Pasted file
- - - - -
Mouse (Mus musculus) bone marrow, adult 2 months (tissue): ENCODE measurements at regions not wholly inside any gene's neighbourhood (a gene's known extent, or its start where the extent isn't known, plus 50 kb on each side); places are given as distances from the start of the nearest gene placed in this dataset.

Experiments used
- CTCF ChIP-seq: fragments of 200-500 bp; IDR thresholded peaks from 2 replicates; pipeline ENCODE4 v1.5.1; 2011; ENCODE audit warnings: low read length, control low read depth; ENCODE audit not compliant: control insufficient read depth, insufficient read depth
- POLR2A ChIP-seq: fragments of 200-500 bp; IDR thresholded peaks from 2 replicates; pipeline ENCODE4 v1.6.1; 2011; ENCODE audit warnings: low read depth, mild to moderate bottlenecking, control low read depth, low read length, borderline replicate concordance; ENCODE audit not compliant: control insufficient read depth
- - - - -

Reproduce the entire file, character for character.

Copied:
Mouse (Mus musculus) bone marrow, adult 2 months (tissue): ENCODE measurements at regions not wholly inside any gene's neighbourhood (a gene's known extent, or its start where the extent isn't known, plus 50 kb on each side); places are given as distances from the start of the nearest gene placed in this dataset.

Experiments used
- CTCF ChIP-seq: fragments of 200-500 bp; IDR thresholded peaks from 2 replicates; pipeline ENCODE4 v1.5.1; 2011; ENCODE audit warnings: low read length, control low read depth; ENCODE audit not compliant: control insufficient read depth, insufficient read depth
- POLR2A ChIP-seq: fragments of 200-500 bp; IDR thresholded peaks from 2 replicates; pipeline ENCODE4 v1.6.1; 2011; ENCODE audit warnings: low read depth, mild to moderate bottlenecking, control low read depth, low read length, borderline replicate concordance; ENCODE audit not compliant: control insufficient read depth